THE ROBINSON LIBRARY
|The Robinson Library >> Linguistics, Languages, and Literatures >> Dramatic Arts >> Biography: United States|
one of the most prolific American filmmakers of his generation
Allan Stewart Konigsberg was born in the Bronx on December 1, 1935. He got hooked on movies at the age of three, after his mother took him to see Snow White. He attended Hebrew school for eight years, and then public schools. Although he was a very intelligent child and was placed in accelerated classes from his first year of school, he hated school and was a rather rebellious student. He was also a pretty good athlete, playing basketball, stickball, football, and baseball; at one time he even trained as a boxer, but his parents made him stop.
When he was about 15 years old Allan auditioned for the TV show The Magic Clown. He did a magic trick called the Passe-Passe Bottles, but because the trick featured a liquor bottle he didn't appear on the show.
In 1952 Allan began sending jokes to major New York newspapers in the hopes of getting them used by gossip columnists. A shy lad, he didn't want his classmates to see his name if the jokes appeared, so he changed his name to Woody Allen. His jokes soon became a regular part of "Earl's Pearls," a column written by Earl Wilson of the New York Post. On November 25, 1952, Woody got his first credit as a writer, at the end of Wilson's column.
In 1953 Woody enrolled in motion picture production at New York University, but he lacked enough enthusiasm to attend classes regularly and was thrown out after the first semester as a failed student.
Allen got his first real job as a writer in 1955, when he was hired by NBC as part of their writer's development program. He subsequently went to Hollywood to join a writers group for The Colgate Comedy Hour. In the summers of 1956-1958, he gained invaluable experience in writing and directing at the Tamiment theater. In November 1958, he began co-writing with Larry Gelbart for The Chevy Show on NBC, starring Sid Caesar.
From 1960 to 1968 worked as a stand-up comedian. In 1960 he was making an average of $75 per week, but by 1964 he was an estblished comic making $5,000 a week.
In 1964, Allen entered the film industry when he was hired to do the screenplay for What's New, Pussycat? (1965). He directed his first film a year later, What's Up, Tiger Lily? (1966), and his career skyrocketed from there.
One of the most prolific American filmmakers of his generation, Woody Allen has written, directed, and, more often than not, starred in a film just about every year since 1969.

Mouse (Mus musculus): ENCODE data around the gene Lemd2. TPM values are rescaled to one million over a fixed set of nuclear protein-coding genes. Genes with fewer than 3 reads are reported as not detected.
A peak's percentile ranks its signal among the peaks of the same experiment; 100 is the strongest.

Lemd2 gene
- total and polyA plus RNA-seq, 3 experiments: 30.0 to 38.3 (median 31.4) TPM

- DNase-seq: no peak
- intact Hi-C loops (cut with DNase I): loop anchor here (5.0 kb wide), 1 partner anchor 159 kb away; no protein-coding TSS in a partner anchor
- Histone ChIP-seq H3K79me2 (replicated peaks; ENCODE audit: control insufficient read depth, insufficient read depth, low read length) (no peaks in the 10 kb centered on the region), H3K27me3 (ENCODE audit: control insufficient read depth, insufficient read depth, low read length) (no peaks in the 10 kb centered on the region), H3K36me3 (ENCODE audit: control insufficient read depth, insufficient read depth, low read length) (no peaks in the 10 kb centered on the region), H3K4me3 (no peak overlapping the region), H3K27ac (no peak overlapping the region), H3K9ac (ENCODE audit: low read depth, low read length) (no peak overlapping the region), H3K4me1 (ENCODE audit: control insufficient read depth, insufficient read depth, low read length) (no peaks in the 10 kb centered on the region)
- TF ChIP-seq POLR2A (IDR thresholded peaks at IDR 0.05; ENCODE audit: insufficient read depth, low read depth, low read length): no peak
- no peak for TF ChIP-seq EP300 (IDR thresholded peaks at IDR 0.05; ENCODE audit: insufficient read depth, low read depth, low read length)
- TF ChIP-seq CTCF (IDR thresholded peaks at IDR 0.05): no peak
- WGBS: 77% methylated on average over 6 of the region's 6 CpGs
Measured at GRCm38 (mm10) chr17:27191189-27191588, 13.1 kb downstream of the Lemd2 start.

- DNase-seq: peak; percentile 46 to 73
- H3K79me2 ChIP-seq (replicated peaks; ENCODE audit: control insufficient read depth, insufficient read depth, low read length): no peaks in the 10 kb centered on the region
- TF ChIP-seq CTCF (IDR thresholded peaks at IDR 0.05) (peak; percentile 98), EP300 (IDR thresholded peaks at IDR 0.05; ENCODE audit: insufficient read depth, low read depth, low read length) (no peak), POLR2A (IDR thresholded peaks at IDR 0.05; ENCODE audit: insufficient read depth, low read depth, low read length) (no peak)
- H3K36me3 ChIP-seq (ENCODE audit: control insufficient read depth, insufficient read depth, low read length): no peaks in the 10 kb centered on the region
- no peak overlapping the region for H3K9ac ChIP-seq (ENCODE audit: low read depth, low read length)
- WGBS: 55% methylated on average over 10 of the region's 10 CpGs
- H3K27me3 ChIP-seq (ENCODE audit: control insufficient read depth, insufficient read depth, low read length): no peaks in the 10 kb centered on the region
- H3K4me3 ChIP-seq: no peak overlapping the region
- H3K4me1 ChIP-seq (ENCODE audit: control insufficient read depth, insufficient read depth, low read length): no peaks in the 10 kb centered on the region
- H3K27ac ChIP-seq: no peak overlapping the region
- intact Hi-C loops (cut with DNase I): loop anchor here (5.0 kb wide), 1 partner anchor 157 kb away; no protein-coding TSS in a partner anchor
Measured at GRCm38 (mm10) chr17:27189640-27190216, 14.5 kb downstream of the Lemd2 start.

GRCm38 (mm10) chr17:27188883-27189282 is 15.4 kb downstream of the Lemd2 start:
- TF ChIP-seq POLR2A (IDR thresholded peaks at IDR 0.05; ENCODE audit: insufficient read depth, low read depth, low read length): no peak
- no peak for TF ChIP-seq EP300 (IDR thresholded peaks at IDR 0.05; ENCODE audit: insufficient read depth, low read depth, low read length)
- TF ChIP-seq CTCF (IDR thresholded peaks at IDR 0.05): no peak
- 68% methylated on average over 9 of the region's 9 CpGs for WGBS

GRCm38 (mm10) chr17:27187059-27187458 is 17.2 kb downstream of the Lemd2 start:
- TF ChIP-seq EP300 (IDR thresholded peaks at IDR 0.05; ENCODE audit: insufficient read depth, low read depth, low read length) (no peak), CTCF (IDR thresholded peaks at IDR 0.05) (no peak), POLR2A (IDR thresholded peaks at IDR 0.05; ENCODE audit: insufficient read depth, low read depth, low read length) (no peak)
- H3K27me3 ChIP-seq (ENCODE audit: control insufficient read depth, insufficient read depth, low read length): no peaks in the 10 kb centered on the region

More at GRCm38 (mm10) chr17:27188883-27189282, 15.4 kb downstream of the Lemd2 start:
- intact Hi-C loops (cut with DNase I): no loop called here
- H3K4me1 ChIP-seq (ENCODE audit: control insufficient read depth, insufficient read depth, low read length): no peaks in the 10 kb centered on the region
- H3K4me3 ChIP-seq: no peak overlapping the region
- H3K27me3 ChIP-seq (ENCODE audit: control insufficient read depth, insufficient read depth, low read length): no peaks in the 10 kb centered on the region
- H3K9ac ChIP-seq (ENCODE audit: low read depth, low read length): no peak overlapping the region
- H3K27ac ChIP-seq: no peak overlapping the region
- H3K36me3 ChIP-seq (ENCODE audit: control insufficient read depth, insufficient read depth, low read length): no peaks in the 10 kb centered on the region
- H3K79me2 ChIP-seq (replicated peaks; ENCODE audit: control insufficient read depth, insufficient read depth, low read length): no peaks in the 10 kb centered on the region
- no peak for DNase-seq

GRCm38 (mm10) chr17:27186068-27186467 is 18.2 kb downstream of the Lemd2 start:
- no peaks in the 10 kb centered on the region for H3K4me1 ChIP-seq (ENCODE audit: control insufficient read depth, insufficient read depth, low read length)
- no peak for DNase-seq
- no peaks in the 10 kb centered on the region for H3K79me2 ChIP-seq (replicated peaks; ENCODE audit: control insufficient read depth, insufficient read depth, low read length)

Many of Allen's films are about either a director making films or a writer, with Allen himself in the lead role.
Nearly all of his films start and end with white-on-black credits, set in the Windsor typeface, set to jazz music, without any scrolling.
Almost all of his films are set in New York City.
What's New, Pussycat? (1965--writer, actor)
Honors and Awards
Allen has more Academy Award nominations for writing than anyone else -- 14 in the Best Original Screenplay category and another 7 for acting and directing. He won the Best Director and Best Original Screenplay awards in 1978 for Annie Hall, and the Best Original Screenplay award for Hannah and Her Sisters in 1987. In addition, he has directed 14 different actors in Oscar-nominated performances: Diane Keaton, Geraldine Page, Maureen Stapleton, Mariel Hemingway, Michael Caine, Dianne Wiest, Martin Landau, Judy Davis, Chazz Palminteri, Jennifer Tilly, Mira Sorvino, Sean Penn, Samantha Morton, and himself. Keaton, Caine, Wiest and Sorvino all won Oscars for their performances in one of his movies.
the O. Henry Award for his short story "The
Kugelmass Episode," published in The New Yorker
on May 2, 1977 (1978)
Relationships and Children
Harlene Rosen -- married March 15, 1956
-- divorced 1962
Allen started playing the clarinet at age 15, and has played it daily ever since.
He has been wearing his "trademark" thick black glasses since the 1960's.
He has never watched one of his movies after release.
Allen is also an established playwright -- Dont' Drink the Water (1966) and Play It Again, Sam (1969), both of which appeared on Broadway, are two of his best known works.
Library >> Linguistics,
Languages, and Literatures
Arts >> Biography: United States
This page was last updated on 11/30/2017.